By Bill Kovarik, PhD
Womens History, March 2010, Radford University
In the 1890s American women emerged as a major force for social reform. Millions joined civic organizations and, under the banner of “municipal housekeeping,” extended their roles from domestic duties to concern about their communities and environments. Their contributions were vital in civilizing and improving the horrific conditions created by the industrial revolution and the philosophies of social darwinism and unregulated capitalism.
One of the first was Ellen Swallow Richards, whose work in the decades after the Civil War set the stage for the women’s Progressive movement. Richards was the first woman admitted to the Massachusetts Institute of Technology and the first scientist to conduct stream by stream water surveys in the United States.
Richards never expected to be admitted to MIT when she wrote to ask if women were permitted to study there, but her former teachers at Vassar College gave her such strong references that MIT’s president gave her a provisional admission. As a student, Richards was so meticulous and diligent that she soon took charge of the lab work of one of MIT’s most important projects — analyzing the tens of thousands of water samples from all over the state.
The 1873 study of state streams led to a method for determining the “normal” distribution of chlorine in water, which was seen as an indicator of pollution from industry, and also led to the establishment of the first state experimental station for water pollution research in Lawrence, Massachusetts.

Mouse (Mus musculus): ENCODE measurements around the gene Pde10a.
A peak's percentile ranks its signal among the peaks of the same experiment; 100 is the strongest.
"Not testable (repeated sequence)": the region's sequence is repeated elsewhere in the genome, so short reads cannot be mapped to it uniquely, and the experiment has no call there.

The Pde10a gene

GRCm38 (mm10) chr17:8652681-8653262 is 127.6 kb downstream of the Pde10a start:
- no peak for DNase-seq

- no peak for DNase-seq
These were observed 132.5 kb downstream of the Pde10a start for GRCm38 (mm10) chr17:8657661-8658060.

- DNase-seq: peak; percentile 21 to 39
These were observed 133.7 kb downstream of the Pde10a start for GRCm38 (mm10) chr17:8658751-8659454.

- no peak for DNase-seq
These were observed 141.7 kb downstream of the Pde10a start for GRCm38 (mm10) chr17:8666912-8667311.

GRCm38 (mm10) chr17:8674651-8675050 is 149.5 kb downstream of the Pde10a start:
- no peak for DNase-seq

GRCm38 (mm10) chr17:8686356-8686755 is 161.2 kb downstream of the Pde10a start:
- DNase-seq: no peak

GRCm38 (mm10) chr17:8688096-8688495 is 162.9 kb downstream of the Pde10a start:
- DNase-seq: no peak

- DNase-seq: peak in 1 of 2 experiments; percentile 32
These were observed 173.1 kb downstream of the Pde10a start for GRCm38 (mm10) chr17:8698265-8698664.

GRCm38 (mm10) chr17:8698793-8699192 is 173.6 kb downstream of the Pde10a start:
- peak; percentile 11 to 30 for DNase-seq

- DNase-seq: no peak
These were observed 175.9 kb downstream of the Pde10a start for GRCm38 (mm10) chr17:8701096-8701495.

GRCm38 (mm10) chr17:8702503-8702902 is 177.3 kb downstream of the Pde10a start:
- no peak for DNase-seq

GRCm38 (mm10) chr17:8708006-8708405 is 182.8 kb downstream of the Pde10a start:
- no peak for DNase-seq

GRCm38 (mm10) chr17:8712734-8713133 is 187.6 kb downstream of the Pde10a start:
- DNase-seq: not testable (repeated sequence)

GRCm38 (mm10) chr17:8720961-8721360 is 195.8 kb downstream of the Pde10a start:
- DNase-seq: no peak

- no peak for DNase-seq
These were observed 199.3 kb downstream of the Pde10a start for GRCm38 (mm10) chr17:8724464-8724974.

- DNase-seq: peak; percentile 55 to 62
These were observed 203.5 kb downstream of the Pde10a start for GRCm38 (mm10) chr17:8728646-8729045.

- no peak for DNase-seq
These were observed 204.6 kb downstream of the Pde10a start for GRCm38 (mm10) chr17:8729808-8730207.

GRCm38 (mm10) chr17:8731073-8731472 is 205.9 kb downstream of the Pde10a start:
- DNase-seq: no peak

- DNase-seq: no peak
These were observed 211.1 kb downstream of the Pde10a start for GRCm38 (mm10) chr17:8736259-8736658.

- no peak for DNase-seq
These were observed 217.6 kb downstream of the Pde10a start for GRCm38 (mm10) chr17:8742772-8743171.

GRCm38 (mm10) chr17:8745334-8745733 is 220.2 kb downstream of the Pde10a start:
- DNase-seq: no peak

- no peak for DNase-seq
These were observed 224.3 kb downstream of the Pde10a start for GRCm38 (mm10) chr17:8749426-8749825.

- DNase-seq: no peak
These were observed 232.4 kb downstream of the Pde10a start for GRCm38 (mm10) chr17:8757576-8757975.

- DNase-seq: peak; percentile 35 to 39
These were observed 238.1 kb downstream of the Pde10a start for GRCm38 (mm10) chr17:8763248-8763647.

Richards believed that environment was the major factor in the quality of life and argued vehemently against “eugenic” attempts to improve “the race” of people by scientific selection of parental partners. She coined the term “euthenics” for improvement of the environment, both in and out of the household. She also used the term “ecology” in a broader sense and began the “home ecology” movement, later known as the “home economics” movement.
Among her many accomplishments, Richards’ research demonstrated the need for Massachusetts factory and food inspection laws, the first in the nation. She was also involved in the development of sanitary sewer treatment systems. Richards was an early example of the many American women who adopted conservation and environmental causes in the Progressive era. Although not outspoken in the women’s suffrage or women’s rights movements, she saw improvements in scientific education as a key to the progress of women and the country.
“Municipal housekeeping,” as it was later termed, would be a direct extension of Richards’ vision of the new role for women. Within a generation, Richards’ vision became widely accepted. Women’s clubs and civic improvement groups of the Progressive era contributed immense energy to the cause of conservation, with long-lasting effects. As late as 1948, a New York Times editorial page, in an endorsement of an anti-smoke rally, would “urge housewives and others to take this opportunity.” Like Richards, many women also contributed to the sanitary movement and the reform of awful conditions in urban slums.